The Here for the Girls annual calendar serves not only as an educational tool and fundraiser, but it also gives breast cancer survivors a voice.
A few years ago, Vanessa Larkin would never — not in a million years — have considered shaving her head, let alone be comfortable enough to model bald and brazen in front of a photographer and dozens of others.
But being diagnosed with breast cancer a little more than a year ago changed her outlook on a lot of things — not just her hair.
Larkin is one of 12 courageous women featured in Here for the Girls’ 2019 A Calendar to Live By.
The calendar is an informative breast-health guide and a major fundraiser for Here for the Girls, a local non-profit that got its start in 2007 by cancer survivors Renee Bowditch and Mary Beth Gibson. Initially named Beyond Boobs, the organization offers a unique resource and support mechanism for women affected by the disease. Here for the Girls is now the umbrella organization for Beyond Boobs, an in-person, community based support system, and Pink Link, a private, online community for survivors.
Bowditch and Gibson created the calendar as a tool to educate people.
“We wanted to publish a calendar and show that breast cancer can happen to anyone at any age — not just older women — and we wanted it to combat the myths and fill it with information that people would find helpful,” says Gibson.
For Larkin, it did just that. She remembers receiving a calendar in 2017, not long after she was diagnosed.
When she looked through it, she said it was the first time she felt like she was going to be okay.
“I thought, ‘I can do it — I can fight this,’” she recalls.
In addition to being an informative outreach product for the organization, the calendar is also a chance for breast cancer survivors to tell their stories in hopes of lifting up others. Each year a creative team offers a different way for them to do just that.
At the helm of this year’s publication was Brian Freer, publisher of the Health Journal and creative director for Tusk Creative. Freer worked closely with Gibson and Bowditch to come up with a theme for the 2019 calendar. Inspiration struck when Freer’s 9-year-old daughter Cami began reading a book of Grimms’ Fairy Tales.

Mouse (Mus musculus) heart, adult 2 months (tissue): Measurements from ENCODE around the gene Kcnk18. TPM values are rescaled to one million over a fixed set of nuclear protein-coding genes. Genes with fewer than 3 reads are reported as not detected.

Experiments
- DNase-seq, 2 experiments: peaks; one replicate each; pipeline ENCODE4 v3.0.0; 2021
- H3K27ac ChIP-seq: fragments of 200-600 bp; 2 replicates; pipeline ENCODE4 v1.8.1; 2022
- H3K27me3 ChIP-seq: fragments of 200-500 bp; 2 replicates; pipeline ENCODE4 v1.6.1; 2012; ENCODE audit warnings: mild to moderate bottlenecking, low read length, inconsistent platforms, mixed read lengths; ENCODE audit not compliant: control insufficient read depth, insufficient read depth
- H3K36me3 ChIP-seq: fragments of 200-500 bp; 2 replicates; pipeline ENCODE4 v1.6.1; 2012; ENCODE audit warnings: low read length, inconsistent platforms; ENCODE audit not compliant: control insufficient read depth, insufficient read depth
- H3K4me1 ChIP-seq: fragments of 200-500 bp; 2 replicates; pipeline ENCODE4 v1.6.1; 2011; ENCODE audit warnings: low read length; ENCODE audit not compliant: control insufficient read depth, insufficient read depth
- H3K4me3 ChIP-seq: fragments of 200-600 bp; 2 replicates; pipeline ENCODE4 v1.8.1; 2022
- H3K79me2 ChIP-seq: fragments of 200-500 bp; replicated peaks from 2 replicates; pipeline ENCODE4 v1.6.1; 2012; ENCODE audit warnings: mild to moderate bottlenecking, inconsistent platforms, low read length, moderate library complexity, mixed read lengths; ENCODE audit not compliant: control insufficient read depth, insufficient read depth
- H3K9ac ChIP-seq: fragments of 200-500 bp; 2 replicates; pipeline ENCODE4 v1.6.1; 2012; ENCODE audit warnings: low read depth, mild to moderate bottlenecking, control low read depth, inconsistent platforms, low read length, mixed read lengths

“We were reading the stories together, and I just thought, ‘What a great way to reach young women — what a better device than fairy tales?’” Freer says. “I began to realize how they could be used as a metaphor for almost anything going on in your life that’s a challenge.”
Gibson agreed and was very happy with how the vision was pulled together.
“We achieved a really good balance in showing that yes, cancer has a dark side, but these women are strong,”
Gibson says. “It was very healing for the women to identify with a character and wonder what their strengths are and how they could relate to it. It is also really relevant because life will throw anything your way, and you have to be prepared to open a new chapter or to imagine a new future for yourself even if it’s one you didn’t necessarily expect.”
Freer and designers Kristen Bryant and Lisa Williams, also of Tusk Creative, worked tirelessly to create a cohesive calendar. To capture the rawness and fierceness of the women portraying characters such as Maleficent, Little Red Riding Hood and Sleeping Beauty, the team spent several days with them during a weekend retreat and photo shoot — getting to know them and listening to their stories.
“We hung out with them, went to the beach with them and we’re all still friends with them — we developed relationships,” says Bryant, who also took behind-the-scenes photos. “It’s almost hard to explain. It was an amazing experience, and I’m so glad to have been a part of it.”
Adds Freer: “We had a short amount of time to do something so big. Every one of those women was so sincere in wanting to share their experiences so that others will have a better experience. They were so brave putting themselves out there.”
Being on the front cover of a calendar is another thing Larkin never thought she’d do.
“I’m so not a calendar girl,” she says with a laugh.
But when the calendar was revealed at Here for the Girls’ annual Pink Carpet Gala in Williamsburg, Va., on Sept. 29th, there she was, looking straight into the camera, eyes piercing and looking lovely as the character Rapunzel. She chose the character because of how important Rapunzel’s hair is to her before she has to cut it — similar to what Larkin went through.
Both have a happy ending.
“Once I cut it,” Larkin says, “I loved it and embraced it and have loved it ever since.”
Or, you might say — ever after.